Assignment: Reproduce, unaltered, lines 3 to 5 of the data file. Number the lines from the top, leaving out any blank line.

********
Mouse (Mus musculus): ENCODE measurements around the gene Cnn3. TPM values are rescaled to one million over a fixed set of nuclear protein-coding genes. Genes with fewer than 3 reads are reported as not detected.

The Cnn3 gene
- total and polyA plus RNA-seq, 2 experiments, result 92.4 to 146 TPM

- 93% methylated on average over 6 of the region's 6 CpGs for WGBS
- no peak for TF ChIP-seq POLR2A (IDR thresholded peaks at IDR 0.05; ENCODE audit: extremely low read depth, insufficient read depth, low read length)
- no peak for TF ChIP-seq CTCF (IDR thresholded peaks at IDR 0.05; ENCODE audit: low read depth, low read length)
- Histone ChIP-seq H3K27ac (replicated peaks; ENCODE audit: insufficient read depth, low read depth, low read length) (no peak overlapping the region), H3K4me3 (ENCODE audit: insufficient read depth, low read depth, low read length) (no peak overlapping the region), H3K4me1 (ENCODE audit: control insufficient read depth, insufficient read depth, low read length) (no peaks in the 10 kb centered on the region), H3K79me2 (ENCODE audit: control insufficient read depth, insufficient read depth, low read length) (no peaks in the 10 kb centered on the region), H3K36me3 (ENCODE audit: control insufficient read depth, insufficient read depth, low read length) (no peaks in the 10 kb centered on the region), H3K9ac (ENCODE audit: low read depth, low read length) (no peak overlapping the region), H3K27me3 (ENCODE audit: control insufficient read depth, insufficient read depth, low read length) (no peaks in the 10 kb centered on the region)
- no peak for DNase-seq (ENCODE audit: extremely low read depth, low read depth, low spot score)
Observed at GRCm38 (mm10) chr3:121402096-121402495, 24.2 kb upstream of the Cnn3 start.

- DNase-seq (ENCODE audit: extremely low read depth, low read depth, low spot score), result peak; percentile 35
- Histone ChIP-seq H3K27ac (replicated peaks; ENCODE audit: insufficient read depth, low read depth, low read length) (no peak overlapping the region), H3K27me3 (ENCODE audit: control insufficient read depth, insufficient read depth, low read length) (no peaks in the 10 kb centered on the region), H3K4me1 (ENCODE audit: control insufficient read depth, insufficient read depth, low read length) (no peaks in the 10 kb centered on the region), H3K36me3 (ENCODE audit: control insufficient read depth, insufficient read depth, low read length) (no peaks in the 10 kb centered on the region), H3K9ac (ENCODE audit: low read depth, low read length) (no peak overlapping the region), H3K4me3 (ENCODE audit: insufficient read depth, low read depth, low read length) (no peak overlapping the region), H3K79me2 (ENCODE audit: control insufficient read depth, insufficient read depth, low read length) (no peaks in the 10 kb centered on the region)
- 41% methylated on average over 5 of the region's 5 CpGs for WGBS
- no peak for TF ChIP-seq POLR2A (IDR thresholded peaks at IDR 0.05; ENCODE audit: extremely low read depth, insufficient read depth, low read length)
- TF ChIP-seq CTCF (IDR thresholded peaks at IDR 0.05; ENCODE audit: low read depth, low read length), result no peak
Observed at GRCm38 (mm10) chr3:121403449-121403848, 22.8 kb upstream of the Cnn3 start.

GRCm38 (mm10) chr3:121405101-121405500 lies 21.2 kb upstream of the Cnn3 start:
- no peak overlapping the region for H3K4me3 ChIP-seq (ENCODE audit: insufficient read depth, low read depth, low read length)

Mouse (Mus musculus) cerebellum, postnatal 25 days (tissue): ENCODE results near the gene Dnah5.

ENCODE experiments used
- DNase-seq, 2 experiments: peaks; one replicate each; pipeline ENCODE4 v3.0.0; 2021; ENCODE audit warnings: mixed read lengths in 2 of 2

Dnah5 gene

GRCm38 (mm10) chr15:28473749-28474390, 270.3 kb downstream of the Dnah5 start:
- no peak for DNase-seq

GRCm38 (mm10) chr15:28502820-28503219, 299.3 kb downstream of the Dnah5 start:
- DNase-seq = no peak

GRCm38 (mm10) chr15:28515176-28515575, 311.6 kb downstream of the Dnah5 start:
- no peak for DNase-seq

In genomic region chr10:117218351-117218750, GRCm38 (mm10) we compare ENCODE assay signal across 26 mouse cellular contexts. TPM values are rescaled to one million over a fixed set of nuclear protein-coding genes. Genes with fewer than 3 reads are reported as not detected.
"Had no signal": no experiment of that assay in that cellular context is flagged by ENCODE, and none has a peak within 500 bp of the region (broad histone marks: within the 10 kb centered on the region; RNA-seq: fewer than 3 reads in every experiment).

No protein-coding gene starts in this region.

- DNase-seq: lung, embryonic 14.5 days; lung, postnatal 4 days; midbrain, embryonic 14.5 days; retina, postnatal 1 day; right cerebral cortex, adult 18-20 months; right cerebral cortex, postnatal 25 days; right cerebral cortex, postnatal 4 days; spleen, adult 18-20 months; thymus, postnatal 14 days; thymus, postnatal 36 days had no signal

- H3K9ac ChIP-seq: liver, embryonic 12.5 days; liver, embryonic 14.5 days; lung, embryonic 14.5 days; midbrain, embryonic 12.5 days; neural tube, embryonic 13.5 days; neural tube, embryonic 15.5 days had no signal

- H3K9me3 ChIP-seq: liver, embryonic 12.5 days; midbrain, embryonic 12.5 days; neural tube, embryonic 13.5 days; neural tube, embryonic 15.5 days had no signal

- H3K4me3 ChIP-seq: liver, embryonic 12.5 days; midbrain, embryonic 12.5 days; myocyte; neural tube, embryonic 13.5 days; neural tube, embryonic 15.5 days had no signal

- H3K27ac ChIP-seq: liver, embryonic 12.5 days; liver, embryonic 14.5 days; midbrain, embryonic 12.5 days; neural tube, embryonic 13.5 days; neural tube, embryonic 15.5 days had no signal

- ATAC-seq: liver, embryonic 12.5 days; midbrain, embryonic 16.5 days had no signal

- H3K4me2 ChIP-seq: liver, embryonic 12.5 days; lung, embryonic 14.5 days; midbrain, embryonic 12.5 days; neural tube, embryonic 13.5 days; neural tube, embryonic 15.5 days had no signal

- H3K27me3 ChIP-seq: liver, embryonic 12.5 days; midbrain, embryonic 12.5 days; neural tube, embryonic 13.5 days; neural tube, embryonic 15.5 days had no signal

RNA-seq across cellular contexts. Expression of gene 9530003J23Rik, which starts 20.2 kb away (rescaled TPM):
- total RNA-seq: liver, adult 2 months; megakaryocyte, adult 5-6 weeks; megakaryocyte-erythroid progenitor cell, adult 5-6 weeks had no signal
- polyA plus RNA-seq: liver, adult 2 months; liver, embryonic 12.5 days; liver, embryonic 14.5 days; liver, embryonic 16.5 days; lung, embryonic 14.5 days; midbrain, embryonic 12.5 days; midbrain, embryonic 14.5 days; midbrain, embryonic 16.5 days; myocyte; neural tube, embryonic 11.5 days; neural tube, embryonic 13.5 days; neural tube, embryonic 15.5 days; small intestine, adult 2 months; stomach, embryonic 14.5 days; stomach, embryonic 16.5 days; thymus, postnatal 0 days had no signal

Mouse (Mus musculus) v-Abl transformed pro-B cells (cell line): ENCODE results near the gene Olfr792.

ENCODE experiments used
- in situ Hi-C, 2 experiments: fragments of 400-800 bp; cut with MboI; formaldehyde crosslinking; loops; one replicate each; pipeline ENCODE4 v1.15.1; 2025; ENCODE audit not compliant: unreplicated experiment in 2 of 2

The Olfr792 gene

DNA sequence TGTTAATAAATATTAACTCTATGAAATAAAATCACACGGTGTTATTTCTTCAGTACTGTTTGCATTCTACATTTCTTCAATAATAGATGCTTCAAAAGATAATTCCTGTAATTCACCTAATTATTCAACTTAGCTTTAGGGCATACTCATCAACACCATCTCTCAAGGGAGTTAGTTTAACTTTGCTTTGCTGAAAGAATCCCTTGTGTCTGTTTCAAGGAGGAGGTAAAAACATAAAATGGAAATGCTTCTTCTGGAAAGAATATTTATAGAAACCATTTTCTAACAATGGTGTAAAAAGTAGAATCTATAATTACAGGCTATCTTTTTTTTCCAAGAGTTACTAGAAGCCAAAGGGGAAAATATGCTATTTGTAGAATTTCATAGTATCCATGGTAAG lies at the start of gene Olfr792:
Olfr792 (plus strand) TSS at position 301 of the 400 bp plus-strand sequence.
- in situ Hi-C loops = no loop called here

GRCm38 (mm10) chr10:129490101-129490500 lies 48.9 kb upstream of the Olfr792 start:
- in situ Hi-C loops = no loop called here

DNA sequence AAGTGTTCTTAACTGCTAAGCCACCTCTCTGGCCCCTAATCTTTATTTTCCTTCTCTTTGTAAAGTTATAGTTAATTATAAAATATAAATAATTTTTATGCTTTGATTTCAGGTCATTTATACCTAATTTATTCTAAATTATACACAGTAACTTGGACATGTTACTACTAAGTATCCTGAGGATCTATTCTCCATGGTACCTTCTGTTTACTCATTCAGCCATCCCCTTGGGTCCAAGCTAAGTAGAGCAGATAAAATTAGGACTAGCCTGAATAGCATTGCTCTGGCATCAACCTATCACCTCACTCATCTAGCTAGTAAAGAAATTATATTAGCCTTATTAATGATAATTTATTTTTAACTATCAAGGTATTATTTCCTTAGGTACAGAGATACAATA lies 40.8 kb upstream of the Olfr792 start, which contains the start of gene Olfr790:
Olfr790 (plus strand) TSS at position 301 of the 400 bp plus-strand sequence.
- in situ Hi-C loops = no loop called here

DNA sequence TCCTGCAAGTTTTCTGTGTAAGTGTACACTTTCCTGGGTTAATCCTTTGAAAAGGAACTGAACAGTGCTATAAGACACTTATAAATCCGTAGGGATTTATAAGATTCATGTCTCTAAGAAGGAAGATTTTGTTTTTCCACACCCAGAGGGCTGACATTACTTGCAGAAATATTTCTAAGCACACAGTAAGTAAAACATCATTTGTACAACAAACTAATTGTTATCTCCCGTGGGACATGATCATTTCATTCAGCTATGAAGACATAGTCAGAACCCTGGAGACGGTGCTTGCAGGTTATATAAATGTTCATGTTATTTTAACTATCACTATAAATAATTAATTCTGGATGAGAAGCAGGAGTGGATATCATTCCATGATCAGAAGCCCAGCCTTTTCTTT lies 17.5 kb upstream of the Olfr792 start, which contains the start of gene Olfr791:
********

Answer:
- total and polyA plus RNA-seq, 2 experiments, result 92.4 to 146 TPM

- 93% methylated on average over 6 of the region's 6 CpGs for WGBS
- no peak for TF ChIP-seq POLR2A (IDR thresholded peaks at IDR 0.05; ENCODE audit: extremely low read depth, insufficient read depth, low read length)